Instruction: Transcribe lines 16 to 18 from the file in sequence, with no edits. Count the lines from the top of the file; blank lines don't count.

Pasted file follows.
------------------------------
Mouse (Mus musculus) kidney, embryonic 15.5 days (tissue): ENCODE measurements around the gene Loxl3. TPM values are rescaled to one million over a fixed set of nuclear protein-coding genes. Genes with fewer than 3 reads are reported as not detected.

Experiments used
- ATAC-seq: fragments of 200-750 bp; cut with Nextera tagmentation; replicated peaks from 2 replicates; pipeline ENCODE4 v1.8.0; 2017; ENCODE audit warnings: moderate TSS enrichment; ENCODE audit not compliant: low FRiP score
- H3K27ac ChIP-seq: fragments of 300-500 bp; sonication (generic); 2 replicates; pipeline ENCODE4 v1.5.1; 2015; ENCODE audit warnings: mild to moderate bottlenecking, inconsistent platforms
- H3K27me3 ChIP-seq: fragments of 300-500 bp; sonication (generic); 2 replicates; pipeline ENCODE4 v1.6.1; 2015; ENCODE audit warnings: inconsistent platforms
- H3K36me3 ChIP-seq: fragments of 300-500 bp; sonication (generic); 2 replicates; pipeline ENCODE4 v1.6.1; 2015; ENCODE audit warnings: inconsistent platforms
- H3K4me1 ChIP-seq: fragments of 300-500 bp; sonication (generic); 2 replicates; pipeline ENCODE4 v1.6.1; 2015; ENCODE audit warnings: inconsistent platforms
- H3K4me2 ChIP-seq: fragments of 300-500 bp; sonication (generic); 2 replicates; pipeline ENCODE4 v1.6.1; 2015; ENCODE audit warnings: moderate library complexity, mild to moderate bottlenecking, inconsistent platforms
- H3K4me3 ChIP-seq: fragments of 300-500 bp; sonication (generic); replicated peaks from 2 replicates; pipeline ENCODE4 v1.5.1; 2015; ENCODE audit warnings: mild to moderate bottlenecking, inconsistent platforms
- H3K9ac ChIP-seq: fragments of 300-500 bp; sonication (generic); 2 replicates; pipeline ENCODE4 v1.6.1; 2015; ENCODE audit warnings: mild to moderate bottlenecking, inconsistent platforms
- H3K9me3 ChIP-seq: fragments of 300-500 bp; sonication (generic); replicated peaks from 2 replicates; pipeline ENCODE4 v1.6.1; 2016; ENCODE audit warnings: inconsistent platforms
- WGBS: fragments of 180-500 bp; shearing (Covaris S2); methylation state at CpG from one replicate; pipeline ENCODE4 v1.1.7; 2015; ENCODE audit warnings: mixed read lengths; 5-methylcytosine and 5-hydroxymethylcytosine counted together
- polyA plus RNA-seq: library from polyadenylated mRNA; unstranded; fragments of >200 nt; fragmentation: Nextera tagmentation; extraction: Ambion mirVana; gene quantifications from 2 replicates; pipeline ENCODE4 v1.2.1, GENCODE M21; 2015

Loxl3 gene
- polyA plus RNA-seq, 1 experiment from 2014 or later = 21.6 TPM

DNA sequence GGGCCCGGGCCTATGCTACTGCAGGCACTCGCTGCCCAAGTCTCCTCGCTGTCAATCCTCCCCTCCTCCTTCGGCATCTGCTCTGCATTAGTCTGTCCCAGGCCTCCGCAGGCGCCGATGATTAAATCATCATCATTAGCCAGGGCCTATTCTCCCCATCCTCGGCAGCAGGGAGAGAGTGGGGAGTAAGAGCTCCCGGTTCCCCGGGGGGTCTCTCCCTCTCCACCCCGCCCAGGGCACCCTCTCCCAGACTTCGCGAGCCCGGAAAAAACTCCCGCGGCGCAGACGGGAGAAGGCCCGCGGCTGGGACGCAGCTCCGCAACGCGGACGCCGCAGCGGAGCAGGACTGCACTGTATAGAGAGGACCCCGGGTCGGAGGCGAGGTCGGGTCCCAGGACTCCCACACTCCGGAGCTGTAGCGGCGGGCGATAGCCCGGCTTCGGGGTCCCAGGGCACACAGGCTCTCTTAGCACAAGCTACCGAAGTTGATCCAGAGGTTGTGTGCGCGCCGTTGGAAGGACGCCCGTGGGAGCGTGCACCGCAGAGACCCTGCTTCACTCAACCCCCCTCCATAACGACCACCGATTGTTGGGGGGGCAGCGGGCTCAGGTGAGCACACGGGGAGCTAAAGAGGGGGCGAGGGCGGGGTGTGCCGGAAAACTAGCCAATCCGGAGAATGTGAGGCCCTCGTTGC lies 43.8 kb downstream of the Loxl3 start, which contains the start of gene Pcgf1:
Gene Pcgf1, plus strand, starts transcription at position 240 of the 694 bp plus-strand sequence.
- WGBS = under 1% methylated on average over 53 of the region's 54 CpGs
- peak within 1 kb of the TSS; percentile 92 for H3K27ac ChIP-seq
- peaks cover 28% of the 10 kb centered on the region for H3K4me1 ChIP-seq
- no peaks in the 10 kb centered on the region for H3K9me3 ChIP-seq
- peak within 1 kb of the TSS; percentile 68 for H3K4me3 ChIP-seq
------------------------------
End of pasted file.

DNA sequence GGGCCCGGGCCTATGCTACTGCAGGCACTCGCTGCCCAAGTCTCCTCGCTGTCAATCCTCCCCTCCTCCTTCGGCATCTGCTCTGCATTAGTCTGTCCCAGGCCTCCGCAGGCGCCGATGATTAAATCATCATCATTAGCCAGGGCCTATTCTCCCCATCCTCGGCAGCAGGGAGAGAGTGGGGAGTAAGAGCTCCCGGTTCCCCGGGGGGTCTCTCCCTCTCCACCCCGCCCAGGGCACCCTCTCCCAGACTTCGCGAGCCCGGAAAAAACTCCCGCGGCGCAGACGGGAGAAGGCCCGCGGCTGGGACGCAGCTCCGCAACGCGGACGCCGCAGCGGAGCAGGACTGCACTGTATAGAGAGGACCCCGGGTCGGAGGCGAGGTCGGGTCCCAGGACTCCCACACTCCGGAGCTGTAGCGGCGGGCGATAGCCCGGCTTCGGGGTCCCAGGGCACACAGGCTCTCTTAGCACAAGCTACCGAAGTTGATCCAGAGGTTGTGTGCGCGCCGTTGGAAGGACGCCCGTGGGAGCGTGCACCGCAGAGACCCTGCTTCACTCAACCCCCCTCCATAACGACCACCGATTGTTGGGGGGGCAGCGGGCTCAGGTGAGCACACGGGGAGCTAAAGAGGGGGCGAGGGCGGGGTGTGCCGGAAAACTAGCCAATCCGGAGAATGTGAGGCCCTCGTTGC lies 43.8 kb downstream of the Loxl3 start, which contains the start of gene Pcgf1:
Gene Pcgf1, plus strand, starts transcription at position 240 of the 694 bp plus-strand sequence.
- WGBS = under 1% methylated on average over 53 of the region's 54 CpGs